‘When Everything Feels Like the Movies’ (A Review)

RazReid

Review by Curtis Cole

The funny thing about living in a capitalist society is that narrative runs your life, whether you recognize it or not. Jude, the young protagonist of Raziel Reid’s first book When Everything Feels Like the Movies, does understand this principal and so utilizes it as a coping mechanism, as a tool for him to help him deal with the homophobia present all around him. Jude is a movie star…! Or is in his mind, at least; he is correct, however, for he is the star of his own life: Jude, the Movie! We are all stars of our own lives and so it is the same with Jude: homophobic graffiti on your locker? Looks like the tabloids are running wild with speculation again; the betrayal of a former friend? What a plot twist! Bullies? You mean rapid fans. You get the idea—Jude’s life is one lived in a self-imposed fantasy because that is what he needs to embrace in order to cope on a day-to-day basis.

In the fashion of many teen novels, the plot of Movies is simple: Jude struggles through school while trying to find himself and hopefully, a romantic partner. Navigating a horde of hostile cis-gender, heterosexual teenagers when you are the only (out) gay, cross-dressing teen in the school, obviously, produces some tough results, and so it is unsurprising that Jude’s only friend is a dog and the school “slut,” Angela. Jude understands loneliness and what it feels like to get the emotional and physical daylights beaten out of you. Coming from a broken home, with an alcoholic father-in-law, absent biological father, and caring yet desperate mother, Jude does not exactly have a loving support system in place to help him through the rigors of adolescence. So he invents one, and being a (stereo)typical teen who loves celebrities, gossip, and the grandeur of stardom emanating from Hollywood, he, of course, places himself within the confines of what he loves and imagines himself as a yet-discovered star struggling through their low-key discovery phase. Other than the gay-bashing at the beginning of the book, details about Jude’s life, and the search for a long-term romantic partner while he saves up money to flee to Hollywood, there is not much to the plot other than the anticipation of discovering what next will happen to poor Jude.

In this sense, Movies sometimes feels like a cross between a drama, a snuff film, and a teen comedy, but this is the point: the ‘difficult’ subject matter, the frank discussion of sexuality, the bullying and violence, the delusion… all of this is a statement on narrative: on the romantic narrative differences which exist between gay and straight youth (of the double standard in courting and dating), on the narrative differences between bullied and non-bullied youth, how the latter do not need elaborate mythologies to keep themselves together, as well as the narrative of the media itself, how the oppressed are portrayed as the oppressor because they do not fit into the hetero-patriarchal norm. Jude’s cinematic delusion of starring in a movie, is an outgrowth of such a statement on narrative and so his manner of coping becomes a framing device capable of revealing the stark truth of narrative and the way it unclothes societal prejudices and class antagonisms. This is why Reid’s novel has garnered so much attention, both positive and negative, from the literary and cultural world—because it challenges conservative notions on sociality and youth culture; after Reid won the Governor General’s Literary Award, a prestigious Canadian prize, reactionary vultures came from all quarters to try and discredit Reid’s novel because it so threatened their own narrative delusion, that is, on society being ‘threatened’ by the outside perverse, the ‘radical’ youth and sexual minorities; what Reid has managed to do in a short period of time is to re-orient the debate on children’s literature to the vulnerable and disadvantaged, essentially returning a voice to the oppressed. So, of course the ruling elite, those counterrevolutionaries with a vested interest in maintaining the heteronormative status-quo, have attempted to smear Reid’s writing as ‘pornographic,’ ‘licentious,’ and ‘vulgar.’ To them, a world where the cis-hetero yells ‘faggot’ at the slightly effeminate kid is the norm and accords to a supposed human nature: Reid understands that this is not natural and accords to social processes where people, especially youth, are molded in accordance with the social-materiality of their surroundings, culture, media, and upbringing. There is nothing ‘natural’ about hatred.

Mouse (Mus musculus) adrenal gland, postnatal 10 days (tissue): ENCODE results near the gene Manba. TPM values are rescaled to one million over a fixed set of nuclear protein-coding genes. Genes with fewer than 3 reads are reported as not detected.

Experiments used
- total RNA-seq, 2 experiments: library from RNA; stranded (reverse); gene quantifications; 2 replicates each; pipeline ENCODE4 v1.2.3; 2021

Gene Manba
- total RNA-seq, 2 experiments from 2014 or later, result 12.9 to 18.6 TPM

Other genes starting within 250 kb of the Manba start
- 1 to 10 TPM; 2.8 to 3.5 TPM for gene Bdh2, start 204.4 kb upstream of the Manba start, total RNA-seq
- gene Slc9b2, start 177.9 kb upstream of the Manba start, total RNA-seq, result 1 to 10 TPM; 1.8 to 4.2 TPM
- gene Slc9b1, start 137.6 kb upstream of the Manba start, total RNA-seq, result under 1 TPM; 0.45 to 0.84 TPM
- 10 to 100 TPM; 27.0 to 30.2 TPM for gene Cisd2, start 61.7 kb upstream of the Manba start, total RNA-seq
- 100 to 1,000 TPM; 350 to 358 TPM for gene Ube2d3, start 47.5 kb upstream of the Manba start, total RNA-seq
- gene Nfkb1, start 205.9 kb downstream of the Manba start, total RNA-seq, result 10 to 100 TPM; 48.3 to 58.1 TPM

Reid firmly stands with the silenced. Any friends who do likewise should purchase this book, should read and talk about this book, and share it with teens and Queer youth; the debate ignited around this text should not be forgotten but embraced and the fires flamed. Movies is a tour de force of humor, wit, and writing. With a film adaptation in the works, it seems likely that Reid’s project will continue to live and continue to harass the small-minded. I, and those who wish to see a better, more equalitarian world, should carry Reid’s banner and never let it go. Five out of five stars.

When Everything Feels Like the Movies

Raziel Reid

176 pages. Published by Arsenal Pulp Press. $9.99 (Kindle), $1.83 (Paperback), $19.15 (Hardcover), $12.24 (Audible audiobook)[1].

Age level: 12-18, Grade 6 and up[2].

 

[1] Page estimates and prices taken from Amazon.com and were accurate at the time of writing.

[2] Recommended age range and reading level provided by Amazon.com.

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